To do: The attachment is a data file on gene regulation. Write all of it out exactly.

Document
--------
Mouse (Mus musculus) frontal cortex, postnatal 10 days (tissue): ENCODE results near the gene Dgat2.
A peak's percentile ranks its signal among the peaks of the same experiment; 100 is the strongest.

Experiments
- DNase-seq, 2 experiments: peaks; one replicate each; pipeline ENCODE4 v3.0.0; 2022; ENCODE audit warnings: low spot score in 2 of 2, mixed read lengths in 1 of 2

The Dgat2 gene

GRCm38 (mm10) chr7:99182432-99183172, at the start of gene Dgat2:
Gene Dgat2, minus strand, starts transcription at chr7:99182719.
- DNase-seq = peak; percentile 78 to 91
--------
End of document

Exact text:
Mouse (Mus musculus) frontal cortex, postnatal 10 days (tissue): ENCODE results near the gene Dgat2.
A peak's percentile ranks its signal among the peaks of the same experiment; 100 is the strongest.

Experiments
- DNase-seq, 2 experiments: peaks; one replicate each; pipeline ENCODE4 v3.0.0; 2022; ENCODE audit warnings: low spot score in 2 of 2, mixed read lengths in 1 of 2

The Dgat2 gene

GRCm38 (mm10) chr7:99182432-99183172, at the start of gene Dgat2:
Gene Dgat2, minus strand, starts transcription at chr7:99182719.
- DNase-seq = peak; percentile 78 to 91